A History of World in 6 Glasses

  • 10,000 BCE

    Neolithic Revolution

    Neolithic Revolution
    The Neolithic Revolution began. People stopped being hunters and gatherers and settled down in villages, starting in the Fertile Crescent. They started farming and made many new advancements in technology. People in these settlements switched from only drinking water to drinking a mix of barley and wheat, beer.
  • 8000 BCE

    The Use Of Small Tokens

    The Use Of Small Tokens
    To make sure everyone was doing equal amounts of work the villages throughout the Fertile Crescent started the use of small tokens. Using small tokens in order to get bread and beer was a smart innovative idea because it helped prevent food shortages, made sure everyone got enough beer and keep a food surplus in the storehouse.
  • 4300 BCE

    The Urban Revolution

    The Urban Revolution
    Villages began to combine, forming large cities. For example, the largest city was Uruk. Each city had it's own system of fields and irrigation channels. Egypt took the lead of the cities. The cities emerged due to a surplus of food, primarily in grain. Grain made the people beer and bread and became the currency for these cities and a medium of exchange.
  • 2700 BCE

    Epic of Gilgamesh

    Epic of Gilgamesh
    Gilgamesh was a Sumerian King who ruled. His story with his friend Enkindu starts off as a naked man running in the woods and he is shown the ways of a civilization by a women. She takes him to a shepard's village and showed him bread and beer. She told him to eat first, and he did but when he drank the beer he instantly fell in love with the taste. Enkindu rubbed the beer all over himself, which turned him into a civilized human.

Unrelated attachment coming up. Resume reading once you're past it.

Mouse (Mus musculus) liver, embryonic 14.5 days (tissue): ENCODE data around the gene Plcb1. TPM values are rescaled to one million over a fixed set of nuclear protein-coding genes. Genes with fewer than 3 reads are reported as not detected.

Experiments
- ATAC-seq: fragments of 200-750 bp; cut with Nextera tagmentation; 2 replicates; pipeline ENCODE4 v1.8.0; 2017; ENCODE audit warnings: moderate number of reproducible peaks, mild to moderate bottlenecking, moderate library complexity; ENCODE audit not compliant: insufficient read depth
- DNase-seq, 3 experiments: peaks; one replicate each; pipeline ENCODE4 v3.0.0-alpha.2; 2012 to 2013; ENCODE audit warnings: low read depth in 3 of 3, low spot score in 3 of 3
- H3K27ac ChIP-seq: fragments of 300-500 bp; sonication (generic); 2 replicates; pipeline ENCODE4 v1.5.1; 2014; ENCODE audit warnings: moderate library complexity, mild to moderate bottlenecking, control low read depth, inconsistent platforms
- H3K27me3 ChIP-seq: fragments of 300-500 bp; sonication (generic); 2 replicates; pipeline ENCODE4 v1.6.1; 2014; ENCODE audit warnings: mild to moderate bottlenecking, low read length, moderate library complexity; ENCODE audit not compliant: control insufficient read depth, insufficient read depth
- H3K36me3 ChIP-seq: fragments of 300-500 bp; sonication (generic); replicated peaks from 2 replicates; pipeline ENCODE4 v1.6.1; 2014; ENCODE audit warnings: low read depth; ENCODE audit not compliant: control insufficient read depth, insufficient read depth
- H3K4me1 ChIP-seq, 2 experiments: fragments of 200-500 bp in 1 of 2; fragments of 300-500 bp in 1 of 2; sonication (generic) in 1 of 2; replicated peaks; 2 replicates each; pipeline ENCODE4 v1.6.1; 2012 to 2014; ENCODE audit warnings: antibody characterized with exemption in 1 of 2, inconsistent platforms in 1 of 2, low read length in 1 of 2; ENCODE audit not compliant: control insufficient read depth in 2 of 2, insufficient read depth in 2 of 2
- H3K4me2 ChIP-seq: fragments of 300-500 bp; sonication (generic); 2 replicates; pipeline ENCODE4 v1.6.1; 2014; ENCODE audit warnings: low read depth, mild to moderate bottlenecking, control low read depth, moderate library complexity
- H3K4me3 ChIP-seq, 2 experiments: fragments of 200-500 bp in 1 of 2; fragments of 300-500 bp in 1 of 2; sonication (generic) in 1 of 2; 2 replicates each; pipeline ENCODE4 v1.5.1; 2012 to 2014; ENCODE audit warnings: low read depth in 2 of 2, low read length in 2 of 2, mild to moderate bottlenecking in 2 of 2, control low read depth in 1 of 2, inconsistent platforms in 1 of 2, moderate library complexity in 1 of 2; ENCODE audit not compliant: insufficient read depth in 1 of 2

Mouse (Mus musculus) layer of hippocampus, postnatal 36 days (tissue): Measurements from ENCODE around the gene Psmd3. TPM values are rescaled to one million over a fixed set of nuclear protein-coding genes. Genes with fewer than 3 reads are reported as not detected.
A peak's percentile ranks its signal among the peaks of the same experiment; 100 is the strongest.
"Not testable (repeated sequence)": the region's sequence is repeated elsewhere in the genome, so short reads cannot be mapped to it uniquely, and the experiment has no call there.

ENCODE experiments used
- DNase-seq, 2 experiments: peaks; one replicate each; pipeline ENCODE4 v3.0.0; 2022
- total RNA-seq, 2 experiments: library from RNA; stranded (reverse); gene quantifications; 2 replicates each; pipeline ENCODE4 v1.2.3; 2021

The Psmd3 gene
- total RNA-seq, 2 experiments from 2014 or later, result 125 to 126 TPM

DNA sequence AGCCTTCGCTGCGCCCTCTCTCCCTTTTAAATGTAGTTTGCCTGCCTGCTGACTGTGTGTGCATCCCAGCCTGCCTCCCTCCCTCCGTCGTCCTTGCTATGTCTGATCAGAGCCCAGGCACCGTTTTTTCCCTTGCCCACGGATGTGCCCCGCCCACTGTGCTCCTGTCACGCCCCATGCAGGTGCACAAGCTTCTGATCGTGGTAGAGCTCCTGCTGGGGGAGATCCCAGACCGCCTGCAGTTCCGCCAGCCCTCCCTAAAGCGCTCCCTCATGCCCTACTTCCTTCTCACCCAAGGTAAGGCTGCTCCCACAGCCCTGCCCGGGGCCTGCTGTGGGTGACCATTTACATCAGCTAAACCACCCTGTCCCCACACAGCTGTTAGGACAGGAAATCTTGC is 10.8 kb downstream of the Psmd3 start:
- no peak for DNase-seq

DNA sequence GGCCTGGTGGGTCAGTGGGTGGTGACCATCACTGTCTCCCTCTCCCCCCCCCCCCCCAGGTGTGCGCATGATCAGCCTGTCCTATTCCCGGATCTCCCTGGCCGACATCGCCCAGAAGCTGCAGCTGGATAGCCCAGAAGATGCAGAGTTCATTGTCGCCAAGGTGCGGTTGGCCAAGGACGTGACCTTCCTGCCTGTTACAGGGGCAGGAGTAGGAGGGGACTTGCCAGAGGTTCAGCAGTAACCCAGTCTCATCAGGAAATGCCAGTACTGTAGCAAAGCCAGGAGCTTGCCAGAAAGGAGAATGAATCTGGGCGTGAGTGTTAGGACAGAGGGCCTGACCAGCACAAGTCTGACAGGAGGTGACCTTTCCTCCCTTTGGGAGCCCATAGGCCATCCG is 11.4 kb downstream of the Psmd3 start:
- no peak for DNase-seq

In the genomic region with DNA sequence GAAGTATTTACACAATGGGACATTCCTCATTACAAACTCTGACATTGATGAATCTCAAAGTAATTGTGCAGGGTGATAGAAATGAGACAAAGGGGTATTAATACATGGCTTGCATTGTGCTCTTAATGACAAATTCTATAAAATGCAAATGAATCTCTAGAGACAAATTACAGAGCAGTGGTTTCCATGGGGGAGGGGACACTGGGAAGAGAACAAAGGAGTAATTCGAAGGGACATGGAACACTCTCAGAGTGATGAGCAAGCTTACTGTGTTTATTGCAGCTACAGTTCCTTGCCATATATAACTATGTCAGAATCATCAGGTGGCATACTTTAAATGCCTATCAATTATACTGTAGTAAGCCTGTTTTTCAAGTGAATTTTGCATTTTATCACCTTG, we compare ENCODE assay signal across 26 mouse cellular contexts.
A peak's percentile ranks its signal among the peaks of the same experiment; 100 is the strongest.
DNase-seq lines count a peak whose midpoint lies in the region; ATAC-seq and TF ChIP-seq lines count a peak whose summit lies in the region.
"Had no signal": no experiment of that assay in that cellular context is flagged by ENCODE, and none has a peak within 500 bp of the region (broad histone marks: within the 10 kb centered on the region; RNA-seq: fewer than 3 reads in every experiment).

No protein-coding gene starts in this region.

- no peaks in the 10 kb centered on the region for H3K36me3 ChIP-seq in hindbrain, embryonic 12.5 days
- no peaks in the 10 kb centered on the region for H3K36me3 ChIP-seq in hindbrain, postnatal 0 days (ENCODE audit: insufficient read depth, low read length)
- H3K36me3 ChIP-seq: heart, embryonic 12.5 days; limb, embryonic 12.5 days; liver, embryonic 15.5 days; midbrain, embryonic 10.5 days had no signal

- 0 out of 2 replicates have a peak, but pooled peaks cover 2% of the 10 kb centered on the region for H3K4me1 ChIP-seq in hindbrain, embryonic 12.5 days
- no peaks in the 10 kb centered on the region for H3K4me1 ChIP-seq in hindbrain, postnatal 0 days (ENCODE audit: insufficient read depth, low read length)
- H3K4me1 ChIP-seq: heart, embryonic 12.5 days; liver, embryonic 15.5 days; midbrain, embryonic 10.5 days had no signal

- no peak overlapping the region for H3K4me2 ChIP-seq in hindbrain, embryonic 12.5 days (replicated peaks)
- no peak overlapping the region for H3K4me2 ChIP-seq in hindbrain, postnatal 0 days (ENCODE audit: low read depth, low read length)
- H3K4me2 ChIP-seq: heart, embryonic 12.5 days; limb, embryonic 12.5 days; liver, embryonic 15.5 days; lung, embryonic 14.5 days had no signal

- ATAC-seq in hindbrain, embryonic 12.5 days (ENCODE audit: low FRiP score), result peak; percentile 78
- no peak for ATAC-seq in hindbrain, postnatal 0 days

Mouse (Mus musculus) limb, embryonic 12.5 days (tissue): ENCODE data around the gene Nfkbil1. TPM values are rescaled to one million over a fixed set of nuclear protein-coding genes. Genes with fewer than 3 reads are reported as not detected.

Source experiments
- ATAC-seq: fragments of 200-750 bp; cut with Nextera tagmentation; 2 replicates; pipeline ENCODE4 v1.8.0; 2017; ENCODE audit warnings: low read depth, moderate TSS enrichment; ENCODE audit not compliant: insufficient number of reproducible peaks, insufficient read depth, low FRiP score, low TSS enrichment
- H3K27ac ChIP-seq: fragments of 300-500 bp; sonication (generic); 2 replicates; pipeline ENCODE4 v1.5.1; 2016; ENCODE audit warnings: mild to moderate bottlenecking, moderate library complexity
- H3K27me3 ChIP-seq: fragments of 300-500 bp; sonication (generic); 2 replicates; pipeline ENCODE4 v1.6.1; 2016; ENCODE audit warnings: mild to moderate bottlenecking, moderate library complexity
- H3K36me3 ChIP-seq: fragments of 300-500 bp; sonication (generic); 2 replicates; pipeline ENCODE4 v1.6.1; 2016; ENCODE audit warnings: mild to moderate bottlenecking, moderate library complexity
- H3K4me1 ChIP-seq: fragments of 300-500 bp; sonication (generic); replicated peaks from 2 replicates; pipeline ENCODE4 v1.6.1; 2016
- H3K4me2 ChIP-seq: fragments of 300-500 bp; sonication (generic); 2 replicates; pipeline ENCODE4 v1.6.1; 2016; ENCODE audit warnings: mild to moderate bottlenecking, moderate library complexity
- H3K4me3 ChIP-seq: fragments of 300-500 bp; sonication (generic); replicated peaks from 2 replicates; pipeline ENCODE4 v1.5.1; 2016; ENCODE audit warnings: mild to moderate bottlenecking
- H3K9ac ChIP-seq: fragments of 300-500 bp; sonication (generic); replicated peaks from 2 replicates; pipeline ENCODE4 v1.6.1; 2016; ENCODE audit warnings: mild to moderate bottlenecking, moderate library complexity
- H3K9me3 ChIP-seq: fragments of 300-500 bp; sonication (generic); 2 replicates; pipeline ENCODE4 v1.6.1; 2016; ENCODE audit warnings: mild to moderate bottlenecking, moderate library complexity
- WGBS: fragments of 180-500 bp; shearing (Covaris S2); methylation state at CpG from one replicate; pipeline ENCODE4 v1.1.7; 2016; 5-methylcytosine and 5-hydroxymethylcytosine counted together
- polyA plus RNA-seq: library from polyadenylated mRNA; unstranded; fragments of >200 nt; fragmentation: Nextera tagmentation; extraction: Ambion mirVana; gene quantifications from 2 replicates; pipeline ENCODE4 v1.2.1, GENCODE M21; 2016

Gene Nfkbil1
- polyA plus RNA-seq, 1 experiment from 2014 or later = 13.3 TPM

• 2650 BCE

    "Pyramid Texts"

    "Pyramid Texts"
    The Egyptians created there own form of writing. They used this new form of writing to record mundane transactions and kingly exploits. The varieties of beer are mention in the "Pyramid Texts."
  • 424 BCE

    Peloponnesian War

    Peloponnesian War
    War between Athens and Sparta. One time during this war Spartans arrived in Acanthus just before harvesting time. A wine producing city allied with the Athens, Macedonia. The Spartans were so worried about their wine vines and grapes that they switched alliances.
  • 400 BCE

    Defeat of the Persians

    Defeat of the Persians
    Alexander the Great united Greece and defeated the Persian. The Greeks defined themselves as opposites of the Persians, and they thought of themselves to be superior to Persians due to there love for wine.
  • 250 BCE

    Romans gain dominant power over Greeks

    Romans gain dominant power over Greeks
    The Romans gained the power of the Mediterranean basin. Even though Rome won over Greece, Romans still kept most of the Greek customs and culture. This made people think that Romans owed the Greece because they copied Greece so much. Wine offered the solution to this problem because the cultivation and take in of wine created a connection of Greek and Roman values.
  • 161 BCE

    Sumptuary Laws

    Sumptuary Laws
    The sumptuary laws were passed to try to control the luxurious taste of Rome's rich people. One law that was passed was for the amount of money that could be spent on food, wine and, entertainment daily and monthly.
  • 87 BCE

    Death of Marcus Antonius

    Death of Marcus Antonius
    Marcus Antonius was in trouble with Roman power. Marcus Antonius hid from the Roman general who was hunting him in a refuge house. The host wanted to get Marcus wine so he sent out his servant to get him wine. When the servant was questioned by the vinter who the wine was for he spilled the truth and they let the general know. The general then found Marcus and beheaded him.